Thursday, May 26, 2005

Fast Food, Portuguese Way

I have been outside in the garden since about 9:00 a.m. and at noon I was both famished and tired. Fortunately I had a baguette of fresh country wheat bread, purchased this morning at Loblaws Supermarket when I went to get some lawn seed. That baguette put me in the mood for a sardine sandwich with a salad of vine-ripened tomatoes which looked like they would not take their stay in the counter for much longer.

This sandwich is the easiest and fastest thing to prepare. All you need is the bread, a can of Portuguese sardines in olive or vegetable oil and that's it. You can add some onion thinly sliced, but I prefer the unaided taste of the sardines and the bread, so I did not add onions to my sandwich.

A can of sardines in olive oil has four sardines, just enough for one sandwich. I let drip some of the oil in one side of the bread and then just put the sardines on the other, just so. Press down.

By the way, the little curve on the bottom left side of the sandwich is my first bite, which I had taken when suddently I realized that people might like to see a picture of the sardines on the bread. Sorry guys. Hope I'm not grossing people out.

For the salad, I just prepared two small tomatoes, sprinkled some oregano and added salt at the table. In my view, any other dressing would detract.


Elvira said...

Ainda hoje comi uma sandes destas, com pão integral e sardinhas no azeite!

portuguesa nova said...

My husband loves these and was sorely disappointed when he bought American canned sardines, which are not at all the same...I don't think I'll ever be able to enjoy Portuguese sardines, fresh or canned, because in the US they are really not good.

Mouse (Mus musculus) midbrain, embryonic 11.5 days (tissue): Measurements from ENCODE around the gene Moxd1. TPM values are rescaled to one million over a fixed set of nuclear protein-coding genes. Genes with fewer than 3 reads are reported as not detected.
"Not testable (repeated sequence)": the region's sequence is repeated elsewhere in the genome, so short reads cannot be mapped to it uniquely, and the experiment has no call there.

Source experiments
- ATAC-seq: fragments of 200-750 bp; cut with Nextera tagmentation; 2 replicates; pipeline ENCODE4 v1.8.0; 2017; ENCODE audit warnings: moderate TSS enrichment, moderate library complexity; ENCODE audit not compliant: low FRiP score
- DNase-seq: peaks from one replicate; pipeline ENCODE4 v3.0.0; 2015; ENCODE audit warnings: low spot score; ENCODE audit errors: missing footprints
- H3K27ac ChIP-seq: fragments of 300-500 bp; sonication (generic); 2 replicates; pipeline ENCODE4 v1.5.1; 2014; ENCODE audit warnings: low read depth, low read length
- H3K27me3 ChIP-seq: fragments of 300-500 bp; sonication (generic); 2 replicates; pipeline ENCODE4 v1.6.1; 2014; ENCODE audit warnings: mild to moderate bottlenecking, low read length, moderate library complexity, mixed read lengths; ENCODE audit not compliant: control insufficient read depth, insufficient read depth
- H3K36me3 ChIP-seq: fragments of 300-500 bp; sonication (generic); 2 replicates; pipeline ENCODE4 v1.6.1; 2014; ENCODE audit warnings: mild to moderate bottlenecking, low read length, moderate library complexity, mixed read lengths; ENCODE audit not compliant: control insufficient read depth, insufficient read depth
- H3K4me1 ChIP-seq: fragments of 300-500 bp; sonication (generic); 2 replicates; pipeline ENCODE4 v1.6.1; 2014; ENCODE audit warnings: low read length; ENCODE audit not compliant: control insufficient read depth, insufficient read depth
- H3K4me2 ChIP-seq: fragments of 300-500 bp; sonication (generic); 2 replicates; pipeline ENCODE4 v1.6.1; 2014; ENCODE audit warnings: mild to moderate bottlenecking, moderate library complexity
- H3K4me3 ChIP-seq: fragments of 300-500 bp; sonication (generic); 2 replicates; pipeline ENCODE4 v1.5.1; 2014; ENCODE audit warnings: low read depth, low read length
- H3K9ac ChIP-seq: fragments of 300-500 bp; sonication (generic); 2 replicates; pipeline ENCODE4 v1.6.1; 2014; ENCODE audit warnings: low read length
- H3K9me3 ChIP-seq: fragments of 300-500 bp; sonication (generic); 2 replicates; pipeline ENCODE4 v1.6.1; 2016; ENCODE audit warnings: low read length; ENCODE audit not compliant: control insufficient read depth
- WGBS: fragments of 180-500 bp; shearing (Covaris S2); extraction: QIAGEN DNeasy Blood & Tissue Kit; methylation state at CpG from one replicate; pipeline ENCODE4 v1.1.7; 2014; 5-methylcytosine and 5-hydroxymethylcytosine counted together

Ana said...

Don't worry Portuguesa Nova. Sardines, canned or fresh are an acquired taste. In Portugal the flavour of the sardines is much better. It will make you forget the stuff from here.

Rachel said...

Mmm, I used to eat sardine sandwiches in Singapore as a kid. Over there, the sardines are usually canned in a spicy tomato sauce, which is pretty good.

Your picture brought back good memories, but now I'm craving canned sardines!

Lex Culinaria said...

I just found some Portuguese sardines at the local Italian market, so I shall have to try this. It sounds yummy. There are heaps of Portuguese immigrants in Edmonton so there are a lot of really good little Portuguese restaurants and bakeries. I find it odd that so many Portuguese would choose to settle in Edmonton wheere it is minus 40, but there you go. I won't complain...the food is great!

Ana said...

Rachel: I'm glad you also like sardine sandwiches. As far as I'm concerned, that's an undiscovered taste.

Lyn: Wonderful that you have Portuguese restaurants and bakeries in Edmonton. Have you tried Portuguese bread? There's nothing better. I'm sure you'll be able to find Portuguese Fresh Cheese there. It will probably be homemade by some old lady. Try it. You'll love it.

Nina said...

I go to Portugal often and always bring back a dozen or more cans of sardinhas in olive oil of the same brand: Vasco da Gama. The picante ones are good too, but I like ones in plain olive oil the best. They are large and incredibly wonderful...miles away from the typical sardines you can buy in the US, but I bet you can find decent ones if you try hard enough. That said, I rarely eat canned sardinhas when I am actually in Portugal because you can get the amazing grilled ones at any restaurant usually. I was just there in June, prime sardinhas season, and they were wonderful. Last Christmas I even had some cooked over an open hearth!